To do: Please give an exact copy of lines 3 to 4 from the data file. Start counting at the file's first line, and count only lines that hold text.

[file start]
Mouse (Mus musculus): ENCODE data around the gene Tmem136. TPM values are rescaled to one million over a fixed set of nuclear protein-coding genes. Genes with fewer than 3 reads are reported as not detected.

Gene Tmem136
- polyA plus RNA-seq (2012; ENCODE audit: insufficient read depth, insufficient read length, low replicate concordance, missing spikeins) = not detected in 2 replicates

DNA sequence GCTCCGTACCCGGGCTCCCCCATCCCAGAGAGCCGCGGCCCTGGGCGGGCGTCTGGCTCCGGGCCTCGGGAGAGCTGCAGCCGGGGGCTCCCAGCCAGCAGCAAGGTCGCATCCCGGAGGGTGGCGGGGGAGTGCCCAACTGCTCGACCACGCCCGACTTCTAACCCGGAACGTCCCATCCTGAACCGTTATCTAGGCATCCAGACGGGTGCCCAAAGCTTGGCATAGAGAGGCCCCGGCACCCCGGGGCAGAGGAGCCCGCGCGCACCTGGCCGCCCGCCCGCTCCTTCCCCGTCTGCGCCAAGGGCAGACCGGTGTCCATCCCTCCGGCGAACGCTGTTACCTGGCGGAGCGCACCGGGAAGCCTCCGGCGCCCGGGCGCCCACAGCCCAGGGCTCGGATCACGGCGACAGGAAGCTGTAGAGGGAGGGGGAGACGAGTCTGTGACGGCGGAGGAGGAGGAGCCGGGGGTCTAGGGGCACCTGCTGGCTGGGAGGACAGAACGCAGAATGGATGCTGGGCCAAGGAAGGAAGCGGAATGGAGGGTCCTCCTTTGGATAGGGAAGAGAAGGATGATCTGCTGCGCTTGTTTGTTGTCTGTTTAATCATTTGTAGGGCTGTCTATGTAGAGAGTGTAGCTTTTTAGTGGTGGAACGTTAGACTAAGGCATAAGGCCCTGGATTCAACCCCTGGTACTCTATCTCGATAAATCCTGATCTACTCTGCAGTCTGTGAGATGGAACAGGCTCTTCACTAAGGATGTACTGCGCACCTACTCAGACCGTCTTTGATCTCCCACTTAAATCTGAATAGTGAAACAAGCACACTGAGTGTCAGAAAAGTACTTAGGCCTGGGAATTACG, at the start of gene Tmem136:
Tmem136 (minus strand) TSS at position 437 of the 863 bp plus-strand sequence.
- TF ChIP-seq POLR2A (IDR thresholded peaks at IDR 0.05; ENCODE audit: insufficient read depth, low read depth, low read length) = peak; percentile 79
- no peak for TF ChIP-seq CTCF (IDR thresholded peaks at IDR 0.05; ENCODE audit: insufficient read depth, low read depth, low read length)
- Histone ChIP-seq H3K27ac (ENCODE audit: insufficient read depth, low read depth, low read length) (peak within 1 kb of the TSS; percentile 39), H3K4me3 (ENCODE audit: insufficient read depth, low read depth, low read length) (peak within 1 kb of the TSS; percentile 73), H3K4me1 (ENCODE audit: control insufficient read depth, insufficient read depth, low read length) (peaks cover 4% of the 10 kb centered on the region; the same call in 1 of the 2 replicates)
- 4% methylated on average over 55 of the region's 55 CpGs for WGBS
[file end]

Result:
- polyA plus RNA-seq (2012; ENCODE audit: insufficient read depth, insufficient read length, low replicate concordance, missing spikeins) = not detected in 2 replicates

DNA sequence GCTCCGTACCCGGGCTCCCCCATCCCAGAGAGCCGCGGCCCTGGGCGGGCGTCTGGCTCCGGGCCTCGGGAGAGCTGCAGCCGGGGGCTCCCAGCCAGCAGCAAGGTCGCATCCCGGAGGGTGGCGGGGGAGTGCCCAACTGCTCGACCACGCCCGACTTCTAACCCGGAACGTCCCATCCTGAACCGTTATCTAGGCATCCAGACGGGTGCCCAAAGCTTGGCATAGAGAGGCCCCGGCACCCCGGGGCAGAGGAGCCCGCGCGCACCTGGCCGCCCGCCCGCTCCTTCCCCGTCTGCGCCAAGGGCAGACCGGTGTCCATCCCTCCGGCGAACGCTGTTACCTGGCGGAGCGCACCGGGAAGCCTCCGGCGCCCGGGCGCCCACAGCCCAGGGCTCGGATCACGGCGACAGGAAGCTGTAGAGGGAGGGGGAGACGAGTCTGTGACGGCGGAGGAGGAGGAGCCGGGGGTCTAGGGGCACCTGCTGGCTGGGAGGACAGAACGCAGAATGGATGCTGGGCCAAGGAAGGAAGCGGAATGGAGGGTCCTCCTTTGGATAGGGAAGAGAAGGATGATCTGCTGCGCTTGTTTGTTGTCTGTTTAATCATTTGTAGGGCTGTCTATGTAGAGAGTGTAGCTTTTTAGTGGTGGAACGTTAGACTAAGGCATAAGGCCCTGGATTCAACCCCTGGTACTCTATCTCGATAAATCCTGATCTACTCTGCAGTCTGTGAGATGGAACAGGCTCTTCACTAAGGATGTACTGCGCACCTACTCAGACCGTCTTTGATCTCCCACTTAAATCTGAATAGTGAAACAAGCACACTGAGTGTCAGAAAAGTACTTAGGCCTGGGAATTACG, at the start of gene Tmem136: